The County's explanation that Truck #013 does not warrant a summer posting because it is not used much in the summer is misleading. Certainly, the truck was used on a limited basis in the summer, but it was used on an even more limited basis during the winter, when it was posted. Moreover, other posted equipment is used on an even more limited basis than Truck #013. There are five tractor/dozers in the Department, and three Tractor/Dozer Operator positions. All five of the Tractor/Dozers were used less than Truck #013 between

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April 16 and June 16, 2002. Indeed, all five of them combined logged fewer hours than Truck #013 during that time frame. Thus, the fact that a piece of equipment is not constantly used, or is even used sparingly, does not mean that it is not posted.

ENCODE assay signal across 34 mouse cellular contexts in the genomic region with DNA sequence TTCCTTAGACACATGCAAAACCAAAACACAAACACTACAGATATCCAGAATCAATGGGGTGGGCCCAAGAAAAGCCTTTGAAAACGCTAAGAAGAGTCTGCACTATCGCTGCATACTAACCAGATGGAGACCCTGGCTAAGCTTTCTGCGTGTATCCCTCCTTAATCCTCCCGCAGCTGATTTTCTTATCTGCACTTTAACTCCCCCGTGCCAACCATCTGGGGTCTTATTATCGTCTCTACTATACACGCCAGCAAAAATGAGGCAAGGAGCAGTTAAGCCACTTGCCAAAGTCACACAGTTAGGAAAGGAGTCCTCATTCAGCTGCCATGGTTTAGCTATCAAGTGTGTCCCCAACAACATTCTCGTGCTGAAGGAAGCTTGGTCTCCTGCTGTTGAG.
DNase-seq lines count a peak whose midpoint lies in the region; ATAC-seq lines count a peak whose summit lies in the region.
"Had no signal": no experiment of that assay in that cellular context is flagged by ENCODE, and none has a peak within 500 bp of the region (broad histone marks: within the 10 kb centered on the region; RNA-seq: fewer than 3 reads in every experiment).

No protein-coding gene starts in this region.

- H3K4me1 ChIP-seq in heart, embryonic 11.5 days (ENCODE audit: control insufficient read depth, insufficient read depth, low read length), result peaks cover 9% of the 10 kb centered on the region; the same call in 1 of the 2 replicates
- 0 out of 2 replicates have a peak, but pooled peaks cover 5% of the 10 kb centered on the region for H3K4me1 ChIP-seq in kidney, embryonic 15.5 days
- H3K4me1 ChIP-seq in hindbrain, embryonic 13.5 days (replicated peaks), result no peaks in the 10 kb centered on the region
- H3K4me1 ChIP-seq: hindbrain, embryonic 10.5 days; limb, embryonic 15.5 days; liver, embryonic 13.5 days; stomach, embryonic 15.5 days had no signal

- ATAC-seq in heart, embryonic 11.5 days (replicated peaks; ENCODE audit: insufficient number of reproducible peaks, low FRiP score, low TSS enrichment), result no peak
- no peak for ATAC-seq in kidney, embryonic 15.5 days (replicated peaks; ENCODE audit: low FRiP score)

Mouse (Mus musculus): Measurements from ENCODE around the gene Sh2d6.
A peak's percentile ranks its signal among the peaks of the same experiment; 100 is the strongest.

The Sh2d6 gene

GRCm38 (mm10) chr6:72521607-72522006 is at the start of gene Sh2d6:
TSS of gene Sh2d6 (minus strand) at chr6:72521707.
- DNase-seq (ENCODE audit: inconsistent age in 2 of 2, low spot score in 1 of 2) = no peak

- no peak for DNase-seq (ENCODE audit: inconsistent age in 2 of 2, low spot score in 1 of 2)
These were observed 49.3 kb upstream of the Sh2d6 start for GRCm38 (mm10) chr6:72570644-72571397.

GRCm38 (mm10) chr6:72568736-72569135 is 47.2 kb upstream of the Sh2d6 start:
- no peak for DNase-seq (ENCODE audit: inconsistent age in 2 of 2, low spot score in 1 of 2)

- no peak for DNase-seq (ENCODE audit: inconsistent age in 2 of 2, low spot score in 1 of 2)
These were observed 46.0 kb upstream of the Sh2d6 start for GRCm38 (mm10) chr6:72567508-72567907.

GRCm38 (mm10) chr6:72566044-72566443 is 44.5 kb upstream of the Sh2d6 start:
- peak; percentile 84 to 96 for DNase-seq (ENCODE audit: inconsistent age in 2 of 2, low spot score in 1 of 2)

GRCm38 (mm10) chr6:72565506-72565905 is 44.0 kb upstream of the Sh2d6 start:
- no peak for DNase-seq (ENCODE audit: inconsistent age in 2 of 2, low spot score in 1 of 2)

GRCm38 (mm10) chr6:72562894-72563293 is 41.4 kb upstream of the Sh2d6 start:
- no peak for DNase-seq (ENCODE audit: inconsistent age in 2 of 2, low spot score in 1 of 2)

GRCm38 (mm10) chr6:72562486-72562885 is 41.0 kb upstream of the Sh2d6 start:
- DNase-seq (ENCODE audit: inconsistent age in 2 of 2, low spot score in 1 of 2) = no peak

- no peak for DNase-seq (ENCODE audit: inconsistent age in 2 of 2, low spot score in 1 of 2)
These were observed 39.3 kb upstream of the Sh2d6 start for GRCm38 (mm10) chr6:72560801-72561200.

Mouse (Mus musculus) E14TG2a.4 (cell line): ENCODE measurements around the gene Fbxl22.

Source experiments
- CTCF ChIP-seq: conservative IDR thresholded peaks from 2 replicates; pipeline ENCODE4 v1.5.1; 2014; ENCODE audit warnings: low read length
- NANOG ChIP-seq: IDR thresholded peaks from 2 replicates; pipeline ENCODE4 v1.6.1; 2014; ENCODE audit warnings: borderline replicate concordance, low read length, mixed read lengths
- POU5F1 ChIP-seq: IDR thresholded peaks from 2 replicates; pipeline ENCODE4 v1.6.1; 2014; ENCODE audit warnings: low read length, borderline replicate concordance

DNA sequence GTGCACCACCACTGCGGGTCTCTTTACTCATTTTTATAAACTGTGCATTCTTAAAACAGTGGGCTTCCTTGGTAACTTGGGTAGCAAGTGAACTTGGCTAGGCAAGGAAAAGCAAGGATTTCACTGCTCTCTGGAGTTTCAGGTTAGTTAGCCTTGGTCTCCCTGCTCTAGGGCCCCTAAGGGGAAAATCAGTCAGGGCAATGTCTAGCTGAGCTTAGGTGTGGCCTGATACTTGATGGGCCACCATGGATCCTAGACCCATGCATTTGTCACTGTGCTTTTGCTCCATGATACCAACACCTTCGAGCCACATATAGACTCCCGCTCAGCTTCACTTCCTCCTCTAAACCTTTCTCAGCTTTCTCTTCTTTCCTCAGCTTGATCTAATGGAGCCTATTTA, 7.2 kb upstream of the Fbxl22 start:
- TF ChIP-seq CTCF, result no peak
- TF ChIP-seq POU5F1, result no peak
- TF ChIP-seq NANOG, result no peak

The Union argues that the refusal to post Truck #013 violates the posting provisions, but it also runs contrary to the broader seniority principles embodied in the contract. The entire thrust of the seniority and posting provisions is that employees will be given an opportunity to advance based on length of service. Unilaterally exempting a desirable piece of equipment from posting defeats these rights, and constitutes an evasion of the promises made in the contract.

The County cannot have it both ways. It can refuse to post Truck #013 in the summer, but only if it refrains from regularly using it during that time. If the County insists on making regular use of the truck in the summer, it is obligated to post it as a year-round vacancy. Accordingly, the grievance should be granted.

The Responsive Argument of the Employer